Ignore Your Competition
The previous posts in this series are here:
Part 3: The Power of Differentiation
There are a handful of things we do in business that people simply assume they must do. For many people, analyzing the competition is on that list. But I encourage you to ask WHY. Why would you analyze your competition? What do you have to gain from it?
The only general reason I can think of is so you can be more like them. And that only makes sense if they are doing significantly better than you. At last, we might have a legit reason to spend energy on the competition rather than your clients.
But wait. If someone's doing so much better than you that you want to emulate them, don't you already know what to do? After all, they've got a great marketing process, a great sales process, great products and services, great employees, and a killer cloud offering. Right?
So what you need to do is make sure you've got all those things.
But please note: You don't want to be just like them. That path leads to only one place - being second best to the company you're trying to copy. In other words, you'll be a bad copy of them. Not quite as good. Not quite as successful. Not quite as profitable.
Let's take a step back. Remember, there are no secrets in success. Everyone knows what they need to do. And that means that you know what you need to do. Now you just need to go do it. Copying your competition won't help.
Ultimately, you have to find something different to do. I don't mean an alternative to cloud services, security, and strategic planning. If you're in the IT business, that's essentially the job. I mean finding a different way to Be You in this industry.
What makes you stand out?
Please don't give me the easy BS that everyone puts on their web site. It's not your technical prowess or your extreme customer service. Everyone says that. What is it really? What makes you you?
When I teach SOPs (standard operating procedures) or marketing, I always come back to this simple truth: Your brand is not your logo or your color scheme. Your brand is everything you do. Your brand is the way you show up to client meetings. It's your processes and procedures. It's how you invoice and how you pay your employees. It's how you execute a first client project. It's how you deliver consistency and consistently good support.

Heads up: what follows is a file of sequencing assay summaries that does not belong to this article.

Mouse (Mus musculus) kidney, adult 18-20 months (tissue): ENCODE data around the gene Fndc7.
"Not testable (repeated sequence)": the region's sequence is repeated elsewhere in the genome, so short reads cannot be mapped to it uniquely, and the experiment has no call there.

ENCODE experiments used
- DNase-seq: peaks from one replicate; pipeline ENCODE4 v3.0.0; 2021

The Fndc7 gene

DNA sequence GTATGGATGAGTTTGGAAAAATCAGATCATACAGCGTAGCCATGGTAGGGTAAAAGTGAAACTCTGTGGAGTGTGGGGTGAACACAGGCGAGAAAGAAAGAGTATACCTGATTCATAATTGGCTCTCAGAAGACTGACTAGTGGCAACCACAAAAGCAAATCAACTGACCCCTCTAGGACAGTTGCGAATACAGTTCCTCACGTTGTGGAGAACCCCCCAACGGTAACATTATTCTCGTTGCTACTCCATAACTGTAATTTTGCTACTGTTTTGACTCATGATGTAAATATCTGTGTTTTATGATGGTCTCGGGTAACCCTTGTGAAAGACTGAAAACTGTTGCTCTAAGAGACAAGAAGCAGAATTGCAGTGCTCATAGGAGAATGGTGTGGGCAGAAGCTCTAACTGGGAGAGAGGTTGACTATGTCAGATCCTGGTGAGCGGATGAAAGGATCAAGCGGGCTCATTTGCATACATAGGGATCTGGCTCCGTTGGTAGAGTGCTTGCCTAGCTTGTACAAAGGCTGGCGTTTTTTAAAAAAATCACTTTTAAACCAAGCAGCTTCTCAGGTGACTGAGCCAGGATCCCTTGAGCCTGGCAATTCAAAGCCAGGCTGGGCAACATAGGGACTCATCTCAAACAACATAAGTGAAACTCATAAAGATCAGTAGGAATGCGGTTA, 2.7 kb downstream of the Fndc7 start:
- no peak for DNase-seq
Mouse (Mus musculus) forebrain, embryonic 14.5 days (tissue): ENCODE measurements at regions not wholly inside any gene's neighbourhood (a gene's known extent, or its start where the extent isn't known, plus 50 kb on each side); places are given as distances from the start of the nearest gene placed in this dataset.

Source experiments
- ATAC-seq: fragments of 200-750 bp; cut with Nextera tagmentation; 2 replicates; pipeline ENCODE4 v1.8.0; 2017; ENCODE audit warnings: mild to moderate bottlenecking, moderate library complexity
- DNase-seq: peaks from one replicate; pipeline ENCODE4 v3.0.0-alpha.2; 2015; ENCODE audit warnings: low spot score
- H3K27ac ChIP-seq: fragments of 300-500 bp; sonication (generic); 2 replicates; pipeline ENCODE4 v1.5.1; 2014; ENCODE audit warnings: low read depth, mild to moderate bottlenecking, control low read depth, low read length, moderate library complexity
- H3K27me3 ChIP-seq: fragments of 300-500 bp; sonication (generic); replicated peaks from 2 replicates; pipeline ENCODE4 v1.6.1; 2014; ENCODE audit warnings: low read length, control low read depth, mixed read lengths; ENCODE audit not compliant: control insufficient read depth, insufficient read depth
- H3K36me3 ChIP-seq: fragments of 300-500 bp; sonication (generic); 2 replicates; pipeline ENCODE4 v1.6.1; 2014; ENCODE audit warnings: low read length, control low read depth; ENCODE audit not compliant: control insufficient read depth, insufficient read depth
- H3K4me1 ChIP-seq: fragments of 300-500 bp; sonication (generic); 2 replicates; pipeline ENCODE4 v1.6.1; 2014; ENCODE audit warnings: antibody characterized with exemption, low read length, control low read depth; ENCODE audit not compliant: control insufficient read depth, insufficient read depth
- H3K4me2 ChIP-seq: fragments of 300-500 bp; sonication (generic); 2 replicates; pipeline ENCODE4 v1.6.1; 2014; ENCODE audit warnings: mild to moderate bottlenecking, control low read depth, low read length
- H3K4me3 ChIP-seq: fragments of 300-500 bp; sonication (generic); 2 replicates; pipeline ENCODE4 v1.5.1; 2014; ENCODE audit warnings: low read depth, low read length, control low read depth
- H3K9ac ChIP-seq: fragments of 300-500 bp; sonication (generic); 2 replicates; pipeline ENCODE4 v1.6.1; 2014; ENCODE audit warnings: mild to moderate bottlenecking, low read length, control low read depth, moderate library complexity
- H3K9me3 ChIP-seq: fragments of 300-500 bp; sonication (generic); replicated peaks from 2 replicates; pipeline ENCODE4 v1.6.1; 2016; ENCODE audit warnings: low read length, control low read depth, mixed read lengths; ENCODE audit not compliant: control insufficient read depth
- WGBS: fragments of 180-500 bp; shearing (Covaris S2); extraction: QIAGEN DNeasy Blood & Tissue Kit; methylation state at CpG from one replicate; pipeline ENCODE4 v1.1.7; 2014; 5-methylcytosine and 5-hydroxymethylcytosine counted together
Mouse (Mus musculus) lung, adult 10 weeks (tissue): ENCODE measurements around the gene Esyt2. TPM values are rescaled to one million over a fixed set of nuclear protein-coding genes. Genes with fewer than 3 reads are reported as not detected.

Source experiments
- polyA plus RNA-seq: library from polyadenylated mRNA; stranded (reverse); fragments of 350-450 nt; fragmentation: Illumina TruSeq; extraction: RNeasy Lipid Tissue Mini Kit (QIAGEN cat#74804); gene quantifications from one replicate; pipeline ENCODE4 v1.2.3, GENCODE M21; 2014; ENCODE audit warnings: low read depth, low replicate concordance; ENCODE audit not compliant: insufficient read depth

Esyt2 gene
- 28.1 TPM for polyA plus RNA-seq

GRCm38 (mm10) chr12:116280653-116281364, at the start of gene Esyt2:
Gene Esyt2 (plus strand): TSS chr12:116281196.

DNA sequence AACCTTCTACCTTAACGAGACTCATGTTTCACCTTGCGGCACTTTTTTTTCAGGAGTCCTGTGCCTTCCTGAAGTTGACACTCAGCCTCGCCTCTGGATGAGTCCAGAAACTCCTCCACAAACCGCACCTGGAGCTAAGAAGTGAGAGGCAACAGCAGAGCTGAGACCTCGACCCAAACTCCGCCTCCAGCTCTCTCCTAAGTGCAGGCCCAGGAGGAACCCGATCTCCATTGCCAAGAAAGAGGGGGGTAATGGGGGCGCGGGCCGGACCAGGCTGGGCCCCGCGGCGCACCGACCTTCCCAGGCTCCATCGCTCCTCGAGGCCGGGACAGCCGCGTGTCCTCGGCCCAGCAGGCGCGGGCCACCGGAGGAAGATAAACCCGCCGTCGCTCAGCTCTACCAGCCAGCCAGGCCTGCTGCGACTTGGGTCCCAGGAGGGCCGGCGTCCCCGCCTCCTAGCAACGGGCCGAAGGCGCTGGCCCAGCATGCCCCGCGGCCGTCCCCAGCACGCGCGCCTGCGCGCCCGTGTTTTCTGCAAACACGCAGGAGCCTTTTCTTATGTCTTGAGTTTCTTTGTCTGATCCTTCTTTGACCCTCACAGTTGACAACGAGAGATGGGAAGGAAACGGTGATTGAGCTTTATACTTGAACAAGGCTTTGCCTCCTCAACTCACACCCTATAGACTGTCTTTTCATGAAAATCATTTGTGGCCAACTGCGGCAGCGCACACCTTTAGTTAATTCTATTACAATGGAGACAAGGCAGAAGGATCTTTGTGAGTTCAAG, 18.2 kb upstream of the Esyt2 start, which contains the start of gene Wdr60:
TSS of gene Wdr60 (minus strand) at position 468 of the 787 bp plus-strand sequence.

How do you do that? I'll bet you don't know.
You have something that makes you different and got you where you are today. You need to boil that down and put it on paper. You need to focus on your brand. The process of figuring that out will require you to set aside many assumptions. Examine every single thing you do. Don't say, "It can't be our billing process." Or, "It can't be our offering." Examine everything.
Hidden somewhere among all your processes and procedures, there's a golden nugget. What is it that truly, honestly, makes your company different? Put your energy into finding that. You will probably get a lot of help from your clients. After all, they can see what makes you different more clearly than you can.
In all of this, I encourage you to be completely open. Tell everyone what you're up to. You want to find what makes you different so you can take that out in the marketplace and find more people who want to do business your way.
And here's an interesting twist: Don't worry that your competition will copy you. First, no one's paying attention to you. Sorry for the ego stomp. But it's true. Second, your competition will not copy you. They're too busy and they're not following you either.
So relax and go figure out who you are.
I know you've heard many presentations encouraging you to find your USP - Unique selling proposition. You obviously can't be unique if you copy someone else. You are unique simply because you ARE unique. The real job is defining it and declaring it.
The job is not to BE unique (your already are). The job is to find your uniqueness so you can build your marketing around it. You've probably read a lot of business histories. Whether it's Spanx, Henry Ford, or a hundred others, differentiation did not come from examining the competition. In all cases, successful business people created something that they thought was missing, or something they thought people needed.
The new thing was rarely new technology. It was either a change that filled a void, or it was a process that delivered goods and services in a new way. On rare occasions, it was a price point. In most cases, the new thing started when someone noticed that some thing could be improved. Very often, it addressed a dissatisfaction on the part of the buyer.
A great example is CarMax. They saw that people hated car shopping because they felt like the entire industry was built around ripping off the customer and sticking them with a car they paid too much for. So they restructured the process. First, they eliminated the information gap and displayed car inspection details and the Kelly Blue Book price of every vehicle on the vehicle. Second, they eliminated all motivations for sales people to upsell the buyer. Sales people get paid per sale, no matter the dollar amount. And, third, they offered a remarkable five day, no-limit return policy. So they eliminated the fear of buyer's remorse.
In all that, CarMax didn't change much about car buying. You need to poke around. You need to test drive. You need to get financing. They couldn't change most things. But in changing a few things, they created a totally new experience for the buyer.
Unfortunately, our industry is old enough to have plenty of bad habits. I sometimes worry that clients look at us like the car industry and find too many similarities. But my clients always paid me happily because they were always well served. What do you do right and different that stands out?
That question - because it's so client-focused - is worth spending a lot of energy on.